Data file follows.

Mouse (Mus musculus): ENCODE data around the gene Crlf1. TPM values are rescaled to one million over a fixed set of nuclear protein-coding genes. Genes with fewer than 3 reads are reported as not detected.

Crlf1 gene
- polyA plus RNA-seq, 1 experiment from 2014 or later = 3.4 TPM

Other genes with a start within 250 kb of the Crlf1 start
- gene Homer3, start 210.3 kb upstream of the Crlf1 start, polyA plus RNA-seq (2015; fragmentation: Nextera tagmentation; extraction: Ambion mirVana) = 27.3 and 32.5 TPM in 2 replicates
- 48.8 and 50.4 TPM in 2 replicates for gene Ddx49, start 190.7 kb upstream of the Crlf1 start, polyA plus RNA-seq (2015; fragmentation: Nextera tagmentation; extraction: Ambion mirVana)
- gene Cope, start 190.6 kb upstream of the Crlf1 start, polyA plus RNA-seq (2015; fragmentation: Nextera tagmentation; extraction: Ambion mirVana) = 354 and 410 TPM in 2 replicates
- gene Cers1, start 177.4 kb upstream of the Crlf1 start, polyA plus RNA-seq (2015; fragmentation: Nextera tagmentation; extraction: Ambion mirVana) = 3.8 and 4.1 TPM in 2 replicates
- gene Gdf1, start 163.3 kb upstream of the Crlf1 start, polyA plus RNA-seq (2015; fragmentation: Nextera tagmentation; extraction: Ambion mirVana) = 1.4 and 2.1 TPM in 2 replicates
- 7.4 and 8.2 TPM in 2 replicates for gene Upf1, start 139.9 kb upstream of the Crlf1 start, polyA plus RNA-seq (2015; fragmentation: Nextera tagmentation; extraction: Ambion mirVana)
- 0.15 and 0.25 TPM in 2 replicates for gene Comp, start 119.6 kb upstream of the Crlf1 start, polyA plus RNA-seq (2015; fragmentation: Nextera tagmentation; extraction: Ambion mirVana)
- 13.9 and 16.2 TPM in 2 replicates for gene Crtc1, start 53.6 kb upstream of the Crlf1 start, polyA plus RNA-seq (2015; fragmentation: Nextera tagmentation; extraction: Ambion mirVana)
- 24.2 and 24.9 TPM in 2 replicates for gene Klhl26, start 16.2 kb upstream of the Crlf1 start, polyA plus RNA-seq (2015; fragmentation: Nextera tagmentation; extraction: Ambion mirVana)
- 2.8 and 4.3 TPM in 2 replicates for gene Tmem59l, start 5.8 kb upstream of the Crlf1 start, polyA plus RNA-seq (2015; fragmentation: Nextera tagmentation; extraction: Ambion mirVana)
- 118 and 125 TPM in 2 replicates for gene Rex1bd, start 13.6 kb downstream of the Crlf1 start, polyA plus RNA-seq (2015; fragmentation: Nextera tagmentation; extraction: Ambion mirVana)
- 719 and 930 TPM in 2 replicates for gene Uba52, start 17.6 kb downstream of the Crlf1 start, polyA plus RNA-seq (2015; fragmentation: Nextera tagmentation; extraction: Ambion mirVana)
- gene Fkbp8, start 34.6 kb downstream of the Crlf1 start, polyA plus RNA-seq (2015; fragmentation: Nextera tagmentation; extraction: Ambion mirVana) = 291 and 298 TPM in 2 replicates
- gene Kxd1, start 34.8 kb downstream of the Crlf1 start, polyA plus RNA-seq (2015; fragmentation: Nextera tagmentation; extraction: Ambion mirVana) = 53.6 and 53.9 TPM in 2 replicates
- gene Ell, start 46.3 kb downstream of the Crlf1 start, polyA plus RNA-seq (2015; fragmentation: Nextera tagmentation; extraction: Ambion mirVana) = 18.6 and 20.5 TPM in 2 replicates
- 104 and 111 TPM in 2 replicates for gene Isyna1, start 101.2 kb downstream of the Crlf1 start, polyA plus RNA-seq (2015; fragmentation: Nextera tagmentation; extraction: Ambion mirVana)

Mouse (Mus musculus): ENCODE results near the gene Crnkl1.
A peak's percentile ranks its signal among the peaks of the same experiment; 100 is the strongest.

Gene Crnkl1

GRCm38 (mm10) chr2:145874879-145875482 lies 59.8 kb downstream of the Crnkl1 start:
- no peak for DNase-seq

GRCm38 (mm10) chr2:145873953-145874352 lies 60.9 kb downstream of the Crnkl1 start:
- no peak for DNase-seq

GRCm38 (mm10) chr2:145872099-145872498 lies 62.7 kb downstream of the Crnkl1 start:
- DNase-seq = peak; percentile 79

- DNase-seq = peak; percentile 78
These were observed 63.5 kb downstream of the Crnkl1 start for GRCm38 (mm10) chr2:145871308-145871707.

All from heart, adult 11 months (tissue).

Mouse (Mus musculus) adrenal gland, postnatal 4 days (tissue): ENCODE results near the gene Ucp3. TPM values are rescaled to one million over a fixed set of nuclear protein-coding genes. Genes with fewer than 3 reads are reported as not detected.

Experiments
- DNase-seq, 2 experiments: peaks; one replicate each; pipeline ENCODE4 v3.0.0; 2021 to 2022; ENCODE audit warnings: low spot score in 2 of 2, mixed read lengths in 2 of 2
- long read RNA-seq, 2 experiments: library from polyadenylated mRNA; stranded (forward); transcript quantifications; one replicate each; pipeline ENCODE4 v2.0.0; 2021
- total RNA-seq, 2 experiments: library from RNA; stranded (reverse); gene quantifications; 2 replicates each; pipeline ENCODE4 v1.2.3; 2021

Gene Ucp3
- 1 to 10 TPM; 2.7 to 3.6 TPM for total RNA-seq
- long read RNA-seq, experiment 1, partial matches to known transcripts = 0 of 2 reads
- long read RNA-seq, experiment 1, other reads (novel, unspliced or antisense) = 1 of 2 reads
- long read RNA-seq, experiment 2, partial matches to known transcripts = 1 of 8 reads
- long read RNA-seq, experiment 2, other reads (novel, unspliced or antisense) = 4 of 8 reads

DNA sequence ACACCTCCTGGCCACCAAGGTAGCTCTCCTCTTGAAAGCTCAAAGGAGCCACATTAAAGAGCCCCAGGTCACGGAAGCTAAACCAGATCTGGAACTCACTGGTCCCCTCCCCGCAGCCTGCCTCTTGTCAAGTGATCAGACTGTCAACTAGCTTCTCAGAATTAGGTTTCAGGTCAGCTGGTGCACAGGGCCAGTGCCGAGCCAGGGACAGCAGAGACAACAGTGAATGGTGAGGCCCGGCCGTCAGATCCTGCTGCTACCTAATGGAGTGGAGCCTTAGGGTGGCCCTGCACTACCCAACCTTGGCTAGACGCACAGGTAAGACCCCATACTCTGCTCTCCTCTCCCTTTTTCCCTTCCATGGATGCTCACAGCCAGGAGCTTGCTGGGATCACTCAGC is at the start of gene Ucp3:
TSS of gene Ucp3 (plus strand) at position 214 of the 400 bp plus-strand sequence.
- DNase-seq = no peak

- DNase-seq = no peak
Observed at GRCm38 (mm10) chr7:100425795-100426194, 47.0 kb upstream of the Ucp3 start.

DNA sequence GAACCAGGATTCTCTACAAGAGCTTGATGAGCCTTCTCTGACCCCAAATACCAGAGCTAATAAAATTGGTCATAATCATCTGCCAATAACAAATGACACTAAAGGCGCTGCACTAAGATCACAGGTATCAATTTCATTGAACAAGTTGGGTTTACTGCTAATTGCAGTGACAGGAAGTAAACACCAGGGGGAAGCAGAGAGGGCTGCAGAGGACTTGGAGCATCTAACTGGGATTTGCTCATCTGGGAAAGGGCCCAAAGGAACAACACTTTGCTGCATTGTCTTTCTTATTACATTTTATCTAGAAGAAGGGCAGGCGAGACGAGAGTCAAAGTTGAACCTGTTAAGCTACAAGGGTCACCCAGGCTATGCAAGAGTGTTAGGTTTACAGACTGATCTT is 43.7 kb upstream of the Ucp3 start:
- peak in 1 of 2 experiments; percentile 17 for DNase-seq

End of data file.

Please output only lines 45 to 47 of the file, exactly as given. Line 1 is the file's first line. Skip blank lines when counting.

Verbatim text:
TSS of gene Ucp3 (plus strand) at position 214 of the 400 bp plus-strand sequence.
- DNase-seq = no peak

- DNase-seq = no peak